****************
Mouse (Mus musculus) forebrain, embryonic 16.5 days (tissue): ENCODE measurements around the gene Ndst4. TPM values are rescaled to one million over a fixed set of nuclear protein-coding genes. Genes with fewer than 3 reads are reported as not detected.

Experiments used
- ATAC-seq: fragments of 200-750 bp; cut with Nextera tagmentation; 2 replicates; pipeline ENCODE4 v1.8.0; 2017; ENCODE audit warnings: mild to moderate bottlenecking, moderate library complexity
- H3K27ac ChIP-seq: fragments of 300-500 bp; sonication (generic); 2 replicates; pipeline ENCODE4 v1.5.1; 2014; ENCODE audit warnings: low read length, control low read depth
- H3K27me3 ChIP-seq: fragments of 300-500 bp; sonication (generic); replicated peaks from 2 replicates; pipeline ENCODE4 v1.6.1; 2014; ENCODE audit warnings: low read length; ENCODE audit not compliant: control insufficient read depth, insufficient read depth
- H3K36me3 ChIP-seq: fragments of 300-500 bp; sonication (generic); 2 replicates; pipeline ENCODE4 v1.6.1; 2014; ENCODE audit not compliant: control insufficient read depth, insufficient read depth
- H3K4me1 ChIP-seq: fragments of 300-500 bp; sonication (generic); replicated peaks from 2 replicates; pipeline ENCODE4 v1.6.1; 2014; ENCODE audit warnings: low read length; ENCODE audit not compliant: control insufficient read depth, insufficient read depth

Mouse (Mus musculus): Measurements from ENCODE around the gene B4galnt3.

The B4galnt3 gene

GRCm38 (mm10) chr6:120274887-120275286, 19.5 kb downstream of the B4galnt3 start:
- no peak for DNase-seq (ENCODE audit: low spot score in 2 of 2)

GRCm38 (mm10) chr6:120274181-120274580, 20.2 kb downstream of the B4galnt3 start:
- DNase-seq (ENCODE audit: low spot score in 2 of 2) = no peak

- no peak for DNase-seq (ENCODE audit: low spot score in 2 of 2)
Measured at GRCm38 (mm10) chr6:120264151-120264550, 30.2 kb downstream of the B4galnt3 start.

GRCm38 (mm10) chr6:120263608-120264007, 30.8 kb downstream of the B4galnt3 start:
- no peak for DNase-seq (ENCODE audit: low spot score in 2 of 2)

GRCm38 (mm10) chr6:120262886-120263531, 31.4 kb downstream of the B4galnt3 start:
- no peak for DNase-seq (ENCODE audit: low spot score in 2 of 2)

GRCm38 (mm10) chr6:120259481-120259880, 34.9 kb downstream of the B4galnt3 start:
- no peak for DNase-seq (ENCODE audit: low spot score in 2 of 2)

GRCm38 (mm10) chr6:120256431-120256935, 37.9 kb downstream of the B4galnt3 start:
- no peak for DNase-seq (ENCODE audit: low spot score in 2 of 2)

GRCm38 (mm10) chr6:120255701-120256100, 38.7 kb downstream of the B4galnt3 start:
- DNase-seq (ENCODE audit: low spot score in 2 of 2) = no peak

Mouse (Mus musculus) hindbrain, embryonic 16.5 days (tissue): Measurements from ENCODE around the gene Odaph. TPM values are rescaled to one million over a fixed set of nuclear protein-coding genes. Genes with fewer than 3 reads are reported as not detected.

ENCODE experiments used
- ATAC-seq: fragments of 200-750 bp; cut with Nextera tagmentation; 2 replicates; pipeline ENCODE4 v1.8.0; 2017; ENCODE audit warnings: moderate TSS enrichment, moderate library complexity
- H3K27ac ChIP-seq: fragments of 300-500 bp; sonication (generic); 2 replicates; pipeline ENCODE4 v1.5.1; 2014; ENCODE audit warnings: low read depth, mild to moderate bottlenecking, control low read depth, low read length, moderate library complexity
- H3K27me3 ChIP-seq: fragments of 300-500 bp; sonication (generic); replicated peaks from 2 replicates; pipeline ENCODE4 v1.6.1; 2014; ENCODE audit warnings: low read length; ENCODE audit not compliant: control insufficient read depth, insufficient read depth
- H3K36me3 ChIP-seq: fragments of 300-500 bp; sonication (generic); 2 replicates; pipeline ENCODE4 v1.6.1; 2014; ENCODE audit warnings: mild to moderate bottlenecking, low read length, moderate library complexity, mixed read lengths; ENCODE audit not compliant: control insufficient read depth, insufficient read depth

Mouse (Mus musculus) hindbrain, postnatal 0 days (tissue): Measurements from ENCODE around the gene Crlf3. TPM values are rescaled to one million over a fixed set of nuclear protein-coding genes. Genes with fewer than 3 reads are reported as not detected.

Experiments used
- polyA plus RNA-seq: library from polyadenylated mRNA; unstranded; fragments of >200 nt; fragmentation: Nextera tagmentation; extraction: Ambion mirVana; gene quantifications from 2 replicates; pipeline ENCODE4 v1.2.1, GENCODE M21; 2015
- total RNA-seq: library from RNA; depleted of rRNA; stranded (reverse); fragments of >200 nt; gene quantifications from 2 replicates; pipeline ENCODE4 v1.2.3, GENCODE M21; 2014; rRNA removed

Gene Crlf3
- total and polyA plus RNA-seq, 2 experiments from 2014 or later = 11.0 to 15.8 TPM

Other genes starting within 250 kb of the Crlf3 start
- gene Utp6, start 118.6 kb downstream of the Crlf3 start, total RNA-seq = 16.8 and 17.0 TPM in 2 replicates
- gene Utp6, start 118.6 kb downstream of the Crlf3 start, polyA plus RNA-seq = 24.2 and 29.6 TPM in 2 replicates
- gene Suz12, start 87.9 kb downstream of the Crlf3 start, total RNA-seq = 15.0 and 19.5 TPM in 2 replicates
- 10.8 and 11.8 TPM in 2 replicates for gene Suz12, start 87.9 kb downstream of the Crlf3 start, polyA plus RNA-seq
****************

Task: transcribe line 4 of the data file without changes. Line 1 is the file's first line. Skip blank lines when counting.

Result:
- H3K27ac ChIP-seq: fragments of 300-500 bp; sonication (generic); 2 replicates; pipeline ENCODE4 v1.5.1; 2014; ENCODE audit warnings: low read length, control low read depth